La firmeThe firmThe truthMaría estádiciendo la firme.
(María is telling the truth)


In contrast, Colombian Spanish, especially the one from the Capital, it’s considered one of the easiest to understand and learn. Colombians have a fairly neutral accent, they talk slow and usually pronounce every single letter in a word; also, they are super nice, so they’ll probably help you out with your Spanish.

SlangLiteral translation to EnglishSlang meaningExample
Que oso / Que boletaWhat a bear / What a ticketWhen someone or
something is embarrassing
(what a shame!)
!Ay, que boleta cuando me caí en el escenario!
(Ay, I what a shame when I felt on the stage)  
No dar papayaDon´t give papayaDon’t show yourself more than necessary.
Also, don’t show your wealth in public to avoid getting robbed.
No des papaya si sales por ahí.
(Be careful if you are going out there)
El parche / El comboThe patch / The comboGroup of friends, 
the gang
Me voy a ver con el parche.
(I’m going to see my friends)
Hacer vacaTo make cowTo pool together
money or to
buy something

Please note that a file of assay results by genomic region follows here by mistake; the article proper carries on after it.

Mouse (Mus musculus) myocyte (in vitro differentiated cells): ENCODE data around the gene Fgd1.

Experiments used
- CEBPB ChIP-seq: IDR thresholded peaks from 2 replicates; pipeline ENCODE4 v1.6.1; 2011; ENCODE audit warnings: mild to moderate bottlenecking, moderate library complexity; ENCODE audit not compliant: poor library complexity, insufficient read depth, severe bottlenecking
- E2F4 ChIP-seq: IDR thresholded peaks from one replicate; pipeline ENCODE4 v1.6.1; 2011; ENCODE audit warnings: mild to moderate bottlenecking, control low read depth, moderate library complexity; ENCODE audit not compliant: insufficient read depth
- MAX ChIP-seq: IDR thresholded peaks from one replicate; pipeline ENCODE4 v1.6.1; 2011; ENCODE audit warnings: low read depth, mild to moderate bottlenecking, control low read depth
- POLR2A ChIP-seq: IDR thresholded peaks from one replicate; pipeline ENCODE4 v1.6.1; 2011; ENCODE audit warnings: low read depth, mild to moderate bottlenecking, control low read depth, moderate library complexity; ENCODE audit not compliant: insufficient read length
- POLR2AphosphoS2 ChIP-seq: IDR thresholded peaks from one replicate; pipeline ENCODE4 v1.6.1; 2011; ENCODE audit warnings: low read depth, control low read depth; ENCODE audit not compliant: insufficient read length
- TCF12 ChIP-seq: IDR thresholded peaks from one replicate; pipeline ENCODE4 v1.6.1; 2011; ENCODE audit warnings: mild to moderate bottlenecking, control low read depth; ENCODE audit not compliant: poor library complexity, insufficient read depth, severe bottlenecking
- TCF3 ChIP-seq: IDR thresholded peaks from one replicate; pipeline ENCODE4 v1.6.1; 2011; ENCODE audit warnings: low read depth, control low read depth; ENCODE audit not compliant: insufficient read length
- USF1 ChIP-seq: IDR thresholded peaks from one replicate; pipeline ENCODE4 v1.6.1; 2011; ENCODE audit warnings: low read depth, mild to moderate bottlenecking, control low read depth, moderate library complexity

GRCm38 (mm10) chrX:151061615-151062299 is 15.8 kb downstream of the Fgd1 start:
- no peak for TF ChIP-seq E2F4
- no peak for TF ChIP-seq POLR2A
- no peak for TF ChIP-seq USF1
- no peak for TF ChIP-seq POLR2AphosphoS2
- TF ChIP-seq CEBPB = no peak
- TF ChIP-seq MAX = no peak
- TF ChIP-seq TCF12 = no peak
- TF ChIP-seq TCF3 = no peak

as a group
Hagamos una vaca para el picnic.
(Let’s pool together money to do the picnic)
Parar bolasStop ballsTo pay attention
to someone or
Juana no le estaba parando bolas a Marco.
(Juana was not paying attention to Marco)

Costa Rica

Costa Ricans are super friendly and welcoming and their Spanish is not difficult to understand. Their accent is somehow similar to their neighboring countries like Nicaragua and it’s considered a “Caribbean Spanish”; many Costa Ricans speak English too, so they will be able to help you out with your slang.

SlangLiteral translation to EnglishSlang meaningExample
¡Qué chiva!What a female goat!Awesome, cool¡Qué chiva este regalo!
(This present is awesome!)
Pura vidaPure lifeThe Costa Rican version
of “aloha”. It’s used for greetings, goodbyes, gratitude, etc…
Chao, ¡pura vida!
(Bye, pura vida!)
MaeThere is, there areDude, guyMae, ven aquí.
(Dude, come here)
GomaRubberHangover¡Tengo una goma!
(I’ve such a hangover!)
JupaFearHead¿Qué pasa con mi jupa?
(What’s going on with my head?)


Cuban accent is very distinct among the Caribbean Spanish. In general, they don’t pronounce the consonants that much; just as Puerto Ricans, they turn the “R”s into “L”s, and like Chileans, they tend to not pronounce the “S”s. Many of these traits are actually similar to those in the Canary Islands or Andalucía.